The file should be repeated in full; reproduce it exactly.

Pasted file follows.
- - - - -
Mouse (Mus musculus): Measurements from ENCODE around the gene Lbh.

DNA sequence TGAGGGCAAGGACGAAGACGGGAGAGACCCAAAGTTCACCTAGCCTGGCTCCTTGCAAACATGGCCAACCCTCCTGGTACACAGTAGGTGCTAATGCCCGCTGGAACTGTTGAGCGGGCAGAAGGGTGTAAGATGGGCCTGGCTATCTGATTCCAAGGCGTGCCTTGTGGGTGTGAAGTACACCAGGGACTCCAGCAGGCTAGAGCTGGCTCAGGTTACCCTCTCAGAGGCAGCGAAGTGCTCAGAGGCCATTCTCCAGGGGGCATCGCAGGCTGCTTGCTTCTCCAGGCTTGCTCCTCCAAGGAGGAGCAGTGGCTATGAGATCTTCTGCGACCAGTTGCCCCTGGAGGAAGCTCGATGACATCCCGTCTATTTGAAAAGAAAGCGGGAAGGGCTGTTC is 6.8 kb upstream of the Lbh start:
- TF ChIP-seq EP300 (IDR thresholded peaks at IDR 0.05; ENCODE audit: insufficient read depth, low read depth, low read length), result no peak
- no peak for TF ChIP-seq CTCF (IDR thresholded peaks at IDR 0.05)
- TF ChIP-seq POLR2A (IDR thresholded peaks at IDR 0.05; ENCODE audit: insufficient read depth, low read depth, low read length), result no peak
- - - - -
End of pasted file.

Mouse (Mus musculus): Measurements from ENCODE around the gene Lbh.

DNA sequence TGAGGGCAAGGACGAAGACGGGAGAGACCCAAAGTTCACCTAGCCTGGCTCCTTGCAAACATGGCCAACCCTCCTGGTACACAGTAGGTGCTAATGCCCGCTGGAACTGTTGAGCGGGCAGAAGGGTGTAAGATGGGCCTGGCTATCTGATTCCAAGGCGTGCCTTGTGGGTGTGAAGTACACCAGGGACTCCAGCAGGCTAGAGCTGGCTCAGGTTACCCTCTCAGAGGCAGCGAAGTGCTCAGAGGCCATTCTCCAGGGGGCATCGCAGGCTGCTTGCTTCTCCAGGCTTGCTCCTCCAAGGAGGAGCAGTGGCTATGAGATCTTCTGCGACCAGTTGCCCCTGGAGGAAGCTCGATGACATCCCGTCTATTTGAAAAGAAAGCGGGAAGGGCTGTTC is 6.8 kb upstream of the Lbh start:
- TF ChIP-seq EP300 (IDR thresholded peaks at IDR 0.05; ENCODE audit: insufficient read depth, low read depth, low read length), result no peak
- no peak for TF ChIP-seq CTCF (IDR thresholded peaks at IDR 0.05)
- TF ChIP-seq POLR2A (IDR thresholded peaks at IDR 0.05; ENCODE audit: insufficient read depth, low read depth, low read length), result no peak